The flu virus appears to survive longest in low humidity, which is why it is more common during the winter. More >
For Seniors: What to Do About High Blood PressureWhile moderate alcohol intake of one or two drinks per day reduces cardiovascular risk,34 alcohol consumption greater than two drinks per day leads to hypertension and the effect is dose related.(13)
Life Style Modifications to Manage Hypertension.(35)
Is There a Drug of Choice?Because of normally sluggish self regulation as we age, pharmacological therapy should be gentle, start low and go slow, avoiding drugs that may cause hypotension (low blood pressure) upon standing or lying down (postural hypotension).
The Seventh Report of the Joint Committee on Prevention, Detection, Evaluation and Treatment of High Blood Pressure (JNC-7) recommends starting treatment with a thiazide diuretic, as it is effective, cheap and safe.(35) Another advantage of thiazide diuretics in the elderly is the positive calcium balance. The Antihypertensive and Lipid Lowering Treatment to Prevent Heart Attack Trial (ALLHAT)(36) suggested that low dose thiazide diuretics have a better cardiovascular protective effect than ACE inhibitors and calcium channel blockers in patients with risk factors for coronary artery disease such as enlarged left heart (LVH), diabetes mellitus (DM) type 2, previous heart attack, stroke, high blood levels of bad cholesterol, cigarette smoking or other atherosclerotic cardiovascular disease.(36)
The following drugs may be preferable in certain situations:
Angiotensin converting enzyme inhibitors (ACEIs) are preferable in patients with heart failure, in patients with leaky kidneys [proteinuric chronic renal failure (CRF)] and type 1 diabetics with kidney disease.(37)(38)(39) Angiotensin receptor blockers (ARBs) are effective in patients who cannot tolerate ACE inhibitors, in severe hypertension with left heart enlargement and type 2 diabetes with some kidney disease (microalbuminuria).(40)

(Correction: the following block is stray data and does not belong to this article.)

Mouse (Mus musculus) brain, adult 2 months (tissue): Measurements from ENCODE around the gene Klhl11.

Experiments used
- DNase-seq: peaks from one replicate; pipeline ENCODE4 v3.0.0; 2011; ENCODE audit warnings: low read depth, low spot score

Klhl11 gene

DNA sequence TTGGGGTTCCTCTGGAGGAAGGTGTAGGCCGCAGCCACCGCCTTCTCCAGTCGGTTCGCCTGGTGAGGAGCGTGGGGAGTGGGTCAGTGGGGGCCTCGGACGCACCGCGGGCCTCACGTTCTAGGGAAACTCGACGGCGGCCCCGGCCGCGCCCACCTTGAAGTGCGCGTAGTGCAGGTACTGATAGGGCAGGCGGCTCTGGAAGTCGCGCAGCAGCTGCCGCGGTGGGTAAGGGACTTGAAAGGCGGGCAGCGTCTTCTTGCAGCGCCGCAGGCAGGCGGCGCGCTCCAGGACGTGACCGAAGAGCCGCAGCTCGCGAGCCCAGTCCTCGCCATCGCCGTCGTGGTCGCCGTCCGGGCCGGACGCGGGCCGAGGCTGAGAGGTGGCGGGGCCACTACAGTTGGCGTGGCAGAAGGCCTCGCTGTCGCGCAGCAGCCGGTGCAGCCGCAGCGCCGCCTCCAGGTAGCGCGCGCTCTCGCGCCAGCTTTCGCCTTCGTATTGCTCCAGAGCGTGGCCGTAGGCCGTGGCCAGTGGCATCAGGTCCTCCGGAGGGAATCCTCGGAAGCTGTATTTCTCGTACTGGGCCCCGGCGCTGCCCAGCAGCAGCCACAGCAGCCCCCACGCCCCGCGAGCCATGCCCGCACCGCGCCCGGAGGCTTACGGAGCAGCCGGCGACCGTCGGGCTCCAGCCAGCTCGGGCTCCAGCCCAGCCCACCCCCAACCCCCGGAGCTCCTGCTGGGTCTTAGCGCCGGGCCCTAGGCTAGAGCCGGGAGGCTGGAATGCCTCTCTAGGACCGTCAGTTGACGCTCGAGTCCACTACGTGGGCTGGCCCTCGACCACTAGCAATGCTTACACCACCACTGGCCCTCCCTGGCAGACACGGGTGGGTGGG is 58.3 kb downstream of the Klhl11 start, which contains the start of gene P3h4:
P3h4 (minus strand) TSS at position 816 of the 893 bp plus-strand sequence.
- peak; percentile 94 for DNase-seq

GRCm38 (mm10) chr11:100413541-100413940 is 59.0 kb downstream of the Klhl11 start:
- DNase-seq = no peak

Beta blockers are preferred in patients with myocardial infarction (MI), as they improve survival. They are beneficial in patients with heart failure DELETION, angina and atrial fibrillation (rapid and irregular contractions of the heart muscle fibers).(41)
Supine Hypertension and Orthostatic HypotensionThis is a difficult situation because treatment of one aspect complicates the other. One option is to treat supine hypertension during the night with a nitroglycerin patch and remove it in the morning before ambulation, though care must be taken in a patient who frequently needs to get up in the night to go to the bathroom.(42)(43)
The Very OldCurrently, the opinion is divided about patients aged 85 years and above. In the August 2003 issue of the Journal of Gerontology, Dr. J.S. Goodwin initiated a debate by reviewing evidence which showed that higher levels of systolic and diastolic blood pressures are associated with increased survival in the very old.(44) This evidence was largely based on two population-based studies of the relationship of systolic and diastolic blood pressure level and 5-year mortality in men and women aged 85 and older.
One study enrolled 83% of the 85 and older population of Tempere, Finland (561 subjects) and the other enrolled 94% of the 85 and older population of Leiden, the Netherlends.(45)(46) In both studies, the chance of 5-year survival is higher in those with a SBP >200 than among those with pressures of 120-140 mm Hg. However, these studies reported all causes of mortality and did not therefore provide a clear picture of the relationship between blood pressure and mortality. Poor health status, for example, was more common in patients with low blood pressure and, after adjusting for health status, the negative effect of low blood pressure disappeared.
The results of the ongoing Hypertension in the Very Old Trial (HYVET) will provide an answer to this debate. In this trial, 2100 patients, aged 80 and older with hypertension, enrolled in indapamide+perindopril vs. placebo groups. Until the study is reported, we need to rely on clinical judgment as we treat very old patients.
October 1, 2005
(4) Comments have been made